In recent years the so-called new economic geography and the issue of regional economic convergence have increasingly drawn the interest of economists to the empirical analysis of regional and spatial data. However, even if the methodology for econometric treatment of spatial data is well developed, there does not exist a textbook theoretically grounded, well motivated and easily accessible to eco- mists who are not specialists. Spatial econometric techniques receive little or no attention in the major econometric textbooks. Very occasionally the standard econometric textbooks devote a few paragraphs to the subject, but most of them simply ignore the subject. On the other hand spatial econometric books (such as Anselin, 1988 or Anselin, Florax and Rey, 2004) provide comprehensive and - haustive treatments of the topic, but are not always easily accessible for people whose main degree is not in quantitative economics or statistics. This book aims at bridging the gap between economic theory and spatial stat- tical methods. It starts by strongly motivating the reader towards the problem with examples based on real data, then provides a rigorous treatment, founded on s- chastic fields theory, of the basic spatial linear model, and finally discusses the simpler cases of violation of the classical regression assumptions that occur when dealing with spatial data.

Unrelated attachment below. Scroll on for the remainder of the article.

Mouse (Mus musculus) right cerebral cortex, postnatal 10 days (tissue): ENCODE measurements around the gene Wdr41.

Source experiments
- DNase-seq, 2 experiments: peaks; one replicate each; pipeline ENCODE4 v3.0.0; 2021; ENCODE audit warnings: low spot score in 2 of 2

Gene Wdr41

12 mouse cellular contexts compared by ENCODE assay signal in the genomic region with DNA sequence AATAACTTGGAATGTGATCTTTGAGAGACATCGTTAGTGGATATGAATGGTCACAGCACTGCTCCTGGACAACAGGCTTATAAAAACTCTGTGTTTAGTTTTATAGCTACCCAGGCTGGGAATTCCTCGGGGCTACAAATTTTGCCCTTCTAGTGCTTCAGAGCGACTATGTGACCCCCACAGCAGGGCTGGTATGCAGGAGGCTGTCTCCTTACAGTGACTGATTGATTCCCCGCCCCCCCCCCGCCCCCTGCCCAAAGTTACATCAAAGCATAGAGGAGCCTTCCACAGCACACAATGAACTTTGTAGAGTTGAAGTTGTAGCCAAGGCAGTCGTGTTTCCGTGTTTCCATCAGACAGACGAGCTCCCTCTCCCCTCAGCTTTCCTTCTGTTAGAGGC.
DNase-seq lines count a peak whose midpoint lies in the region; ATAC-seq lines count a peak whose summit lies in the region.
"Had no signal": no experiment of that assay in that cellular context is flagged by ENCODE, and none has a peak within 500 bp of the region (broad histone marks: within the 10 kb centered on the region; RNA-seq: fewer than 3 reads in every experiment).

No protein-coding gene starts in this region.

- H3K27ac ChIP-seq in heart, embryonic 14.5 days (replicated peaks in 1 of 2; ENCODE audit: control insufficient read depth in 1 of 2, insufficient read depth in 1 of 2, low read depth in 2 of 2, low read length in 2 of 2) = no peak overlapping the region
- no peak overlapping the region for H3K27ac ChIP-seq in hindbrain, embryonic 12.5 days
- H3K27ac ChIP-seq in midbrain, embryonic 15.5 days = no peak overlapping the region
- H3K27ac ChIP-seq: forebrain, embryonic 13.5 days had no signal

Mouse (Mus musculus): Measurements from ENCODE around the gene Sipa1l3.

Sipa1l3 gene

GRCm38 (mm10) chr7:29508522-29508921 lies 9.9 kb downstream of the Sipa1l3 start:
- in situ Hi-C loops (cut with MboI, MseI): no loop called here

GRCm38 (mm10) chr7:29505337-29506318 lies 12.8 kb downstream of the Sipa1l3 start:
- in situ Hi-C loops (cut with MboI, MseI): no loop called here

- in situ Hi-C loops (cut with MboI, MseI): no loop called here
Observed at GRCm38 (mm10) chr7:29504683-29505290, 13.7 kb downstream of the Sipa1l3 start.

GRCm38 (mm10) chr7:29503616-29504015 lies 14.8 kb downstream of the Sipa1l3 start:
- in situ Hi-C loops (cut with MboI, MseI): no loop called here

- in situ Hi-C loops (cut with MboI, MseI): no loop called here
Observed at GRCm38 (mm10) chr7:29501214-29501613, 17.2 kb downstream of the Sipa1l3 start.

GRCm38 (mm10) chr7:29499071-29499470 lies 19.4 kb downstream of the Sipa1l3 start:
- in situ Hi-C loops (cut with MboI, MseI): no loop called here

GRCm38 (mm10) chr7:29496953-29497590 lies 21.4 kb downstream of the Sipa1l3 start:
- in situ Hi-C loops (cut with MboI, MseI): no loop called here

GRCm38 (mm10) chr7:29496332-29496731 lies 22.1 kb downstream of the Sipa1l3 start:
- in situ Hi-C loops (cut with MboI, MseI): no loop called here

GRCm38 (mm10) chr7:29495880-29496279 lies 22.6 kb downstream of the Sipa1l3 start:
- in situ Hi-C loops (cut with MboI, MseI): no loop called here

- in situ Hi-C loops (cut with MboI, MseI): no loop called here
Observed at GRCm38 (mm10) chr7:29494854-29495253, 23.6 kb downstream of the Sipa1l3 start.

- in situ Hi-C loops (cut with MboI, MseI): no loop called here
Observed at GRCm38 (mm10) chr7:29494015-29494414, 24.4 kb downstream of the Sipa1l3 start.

Statistical approach to spatial econometricsEasily accessible to people with low statistical backgroundDidactic approach motivating the readers with examples and real data analysis